A SOUTH Australian mother is facing criminal charges and a 2,000 legal bill after a trip to Woolworths took a shocking turn earlier this year.
Belinda Howell, from Mount Gambier in the state’s southeast, popped into her local Woolworths branch on March 22 and decided to withdraw 100 from the self-service checkout to pay for some home renovations and the wages of her son’s carer.
Speaking to the Adelaide Advertiser, the 42-year-old claimed the machine didn’t dispense the full amount, so she notified a member of staff who eventually handed over a stack of notes to make up the difference.
Ms Howell, a nurse, told the publication she didn’t count the money as she assumed it was the correct amount, and because she had been distracted by a text informing her that her kids had been in a minor car accident.
Then, almost two months later, the police showed up at her home, telling her they were looking into “an incident at Woolworths”.
The next day, police showed Ms Howell CCTV footage of her Woolworths trip and told her she had been accused of taking “about 000” too much.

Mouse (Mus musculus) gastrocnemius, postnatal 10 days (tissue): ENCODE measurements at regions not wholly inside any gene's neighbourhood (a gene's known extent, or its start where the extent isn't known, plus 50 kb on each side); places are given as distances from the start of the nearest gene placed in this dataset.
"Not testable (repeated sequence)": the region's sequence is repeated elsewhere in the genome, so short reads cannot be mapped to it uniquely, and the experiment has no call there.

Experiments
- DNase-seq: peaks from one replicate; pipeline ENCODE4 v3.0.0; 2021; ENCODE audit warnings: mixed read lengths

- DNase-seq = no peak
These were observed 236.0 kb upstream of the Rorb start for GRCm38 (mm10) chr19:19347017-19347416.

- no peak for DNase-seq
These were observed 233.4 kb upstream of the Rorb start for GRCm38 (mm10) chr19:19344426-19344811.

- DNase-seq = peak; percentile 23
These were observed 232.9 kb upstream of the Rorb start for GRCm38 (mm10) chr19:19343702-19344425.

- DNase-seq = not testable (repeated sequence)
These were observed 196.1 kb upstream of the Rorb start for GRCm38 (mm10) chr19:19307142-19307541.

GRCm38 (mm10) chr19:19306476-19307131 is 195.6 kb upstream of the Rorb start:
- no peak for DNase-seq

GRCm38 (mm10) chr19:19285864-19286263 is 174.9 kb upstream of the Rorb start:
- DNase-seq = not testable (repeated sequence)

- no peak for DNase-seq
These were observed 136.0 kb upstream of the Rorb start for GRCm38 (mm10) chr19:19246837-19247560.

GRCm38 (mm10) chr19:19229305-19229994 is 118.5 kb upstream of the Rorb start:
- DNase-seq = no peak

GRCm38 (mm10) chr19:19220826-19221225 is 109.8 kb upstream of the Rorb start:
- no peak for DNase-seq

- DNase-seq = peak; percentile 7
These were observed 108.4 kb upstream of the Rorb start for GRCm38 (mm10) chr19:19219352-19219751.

She was charged with dishonestly deceiving another to benefit herself.
But Ms Howell told the Advertiser she was determined to fight the charges, even though she would likely rack up a 2,000 legal bill in the process.
“I’ve always prided myself on being honest and I’d never put my job or reputation at risk,” she told the publication.
“I understand the lawyer’s advice, that it would be faster and more cost-effective to plead guilty, ask for no conviction and get it over with — but my conscience won’t let me do that.
“I am exhausted, I put my trust in Woolworths to do the right thing and I feel they’ve let me down.”
Ms Howell said the drama could have been avoided if staff had informed her of the mix-up from the beginning.
“I was (at Woolworths) later that night and the next day, they know me as a regular so I don’t know why they didn’t just say, ‘Our till was down and we think you might have it’,” she told the Advertiser.
“I would’ve happily repaid it and I still would — but I haven’t been given a chance.”
Ms Howell told the publication she was worried the incident could damage her nursing career, and described the situation as a bad dream.
A Woolworths spokeswoman told news.com.au police were contacted following an internal investigation.
“Following an internal investigation we referred this matter to the South Australia Police,” the spokeswoman said.
“We assisted the police with their investigation and understand they decided to proceed with the prosecution.”
The matter will return to Mt Gambier Magistrates Court for a pre-trial conference later this month.